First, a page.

Indoor rock climbing was all the rage when I was kid in the 90s — it was right up there with laser tag as one of the most popular activities for sporty/rich kids’ birthday parties. As a decidedly non-sporty/rich kid, I didn’t really take to it back then. In fact, I hadn’t thought about it much until a few months ago, when my colleague Niki Grayson posted a photo of them climbing a wall at a local gym. I’m now at that age where I’m starting to realize that I can’t take my health for granted, so I decided to give it a shot.
Now, I’m not the most dextrous or strong person, and I don’t do great with heights. So I decided to start off with bouldering, a form of climbing without ropes or harnesses that doesn’t get too high up. The place I went to had soft, spongey floors surrounding their walls, so falling — while a little scary at first — wasn’t a dangerous prospect. I didn’t expect to make much progress, because again, I’m not in the best shape. But that first time, I made it up a number of easy climbs and made progress on some slightly trickier ones too. I woke up the next day with an aching body and a burning desire to do it again, and I did.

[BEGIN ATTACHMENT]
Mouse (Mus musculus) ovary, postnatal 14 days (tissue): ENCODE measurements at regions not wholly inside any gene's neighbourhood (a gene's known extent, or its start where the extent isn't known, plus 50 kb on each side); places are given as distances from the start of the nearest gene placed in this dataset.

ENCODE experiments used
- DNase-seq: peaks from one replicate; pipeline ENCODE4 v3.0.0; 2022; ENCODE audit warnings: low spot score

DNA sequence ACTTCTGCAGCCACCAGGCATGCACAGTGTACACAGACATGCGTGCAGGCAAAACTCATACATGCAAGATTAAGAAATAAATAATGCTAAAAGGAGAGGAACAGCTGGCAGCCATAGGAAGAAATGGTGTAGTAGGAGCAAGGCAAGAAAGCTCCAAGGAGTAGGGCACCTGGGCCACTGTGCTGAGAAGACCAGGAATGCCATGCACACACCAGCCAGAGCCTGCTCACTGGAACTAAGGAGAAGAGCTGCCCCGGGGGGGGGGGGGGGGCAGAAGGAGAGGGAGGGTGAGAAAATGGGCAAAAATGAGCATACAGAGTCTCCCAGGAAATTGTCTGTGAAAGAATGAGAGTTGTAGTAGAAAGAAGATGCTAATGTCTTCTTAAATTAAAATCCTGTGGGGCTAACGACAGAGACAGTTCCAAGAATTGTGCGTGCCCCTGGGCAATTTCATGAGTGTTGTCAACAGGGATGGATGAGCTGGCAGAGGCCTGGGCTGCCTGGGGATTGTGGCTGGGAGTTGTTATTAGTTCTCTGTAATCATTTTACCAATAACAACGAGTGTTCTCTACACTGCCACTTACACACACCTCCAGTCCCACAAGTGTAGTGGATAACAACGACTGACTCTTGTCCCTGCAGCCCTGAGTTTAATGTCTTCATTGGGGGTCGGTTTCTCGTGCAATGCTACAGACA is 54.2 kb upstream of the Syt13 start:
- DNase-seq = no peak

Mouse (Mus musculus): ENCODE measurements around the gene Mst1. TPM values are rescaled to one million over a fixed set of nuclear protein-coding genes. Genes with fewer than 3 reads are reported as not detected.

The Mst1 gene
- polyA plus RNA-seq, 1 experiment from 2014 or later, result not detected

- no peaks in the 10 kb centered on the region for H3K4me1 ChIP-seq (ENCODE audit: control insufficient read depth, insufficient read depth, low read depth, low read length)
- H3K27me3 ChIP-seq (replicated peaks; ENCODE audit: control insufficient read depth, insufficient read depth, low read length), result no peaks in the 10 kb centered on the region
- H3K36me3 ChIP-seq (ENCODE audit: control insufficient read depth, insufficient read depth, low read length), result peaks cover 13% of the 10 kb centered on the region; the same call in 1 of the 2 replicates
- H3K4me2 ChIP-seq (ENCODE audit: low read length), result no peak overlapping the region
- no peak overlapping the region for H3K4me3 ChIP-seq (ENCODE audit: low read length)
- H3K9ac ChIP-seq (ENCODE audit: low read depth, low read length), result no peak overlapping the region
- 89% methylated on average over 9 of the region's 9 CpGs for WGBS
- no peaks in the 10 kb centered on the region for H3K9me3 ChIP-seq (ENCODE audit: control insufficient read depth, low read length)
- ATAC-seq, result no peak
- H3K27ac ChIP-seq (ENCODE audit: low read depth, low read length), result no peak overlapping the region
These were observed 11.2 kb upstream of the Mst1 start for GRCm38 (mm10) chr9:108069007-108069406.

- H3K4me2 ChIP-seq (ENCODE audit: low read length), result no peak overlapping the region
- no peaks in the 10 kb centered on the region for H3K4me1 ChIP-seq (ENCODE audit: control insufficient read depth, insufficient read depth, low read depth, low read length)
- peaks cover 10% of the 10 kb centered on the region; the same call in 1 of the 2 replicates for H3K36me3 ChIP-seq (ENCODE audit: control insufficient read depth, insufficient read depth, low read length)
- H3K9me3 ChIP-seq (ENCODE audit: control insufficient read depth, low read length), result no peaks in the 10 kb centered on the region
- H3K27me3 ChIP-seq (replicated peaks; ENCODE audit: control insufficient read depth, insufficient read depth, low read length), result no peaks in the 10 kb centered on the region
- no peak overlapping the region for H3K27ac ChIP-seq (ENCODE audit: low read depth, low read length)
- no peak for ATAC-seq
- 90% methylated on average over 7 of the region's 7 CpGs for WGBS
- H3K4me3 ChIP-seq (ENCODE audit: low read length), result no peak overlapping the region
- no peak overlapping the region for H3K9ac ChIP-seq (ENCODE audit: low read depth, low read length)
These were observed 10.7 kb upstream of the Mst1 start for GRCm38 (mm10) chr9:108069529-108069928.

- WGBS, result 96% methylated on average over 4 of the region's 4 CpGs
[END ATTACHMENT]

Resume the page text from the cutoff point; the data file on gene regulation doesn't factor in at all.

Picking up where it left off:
I’ve been back on a semi-regular basis since then, and I’ve realized something — bouldering (and rock climbing in general) is the ultimate gamer solo sport. That might sound kind of cringe, but I mean that it’s an activity that engages your mind and body at the same time, meaning that two people could solve the same climb in completely different ways depending on their strength, agility, and taste. It helps that it just makes you feel cool as hell, too, and you can make little vocalizations like Link in Breath of the Wild as you lunge for handholds if you want.
As a kid, I thought indoor rock walls looked kind of stupid — they don’t look much like actual mountains, more like walls with little colored nubs sticking out of them. But that modularity means that facilities can change up their courses, essentially rotating maps in and out to provide new challenges for climbers. And as a solo sport, you’re not really in competition with anyone but yourself and the laws of physics. To paraphrase Henry Rollins, gravity never lies to you. It’s always going to be the same, which means that as you find yourself making more difficult climbs, it’s all you improving.
Rock climbing is a full-body workout, giving pretty good cardio and strength training. And the mental aspect is engaging, too, requiring not just strategy but boldness and an ability to push past the evolutionarily-ingrained urge to get down from there because being high up is like, crazy dangerous. If you like solving puzzles and you’re looking to try out a new kind of physical activity, give bouldering a shot. Oh, and don’t forget to wear your Climber’s Bandana.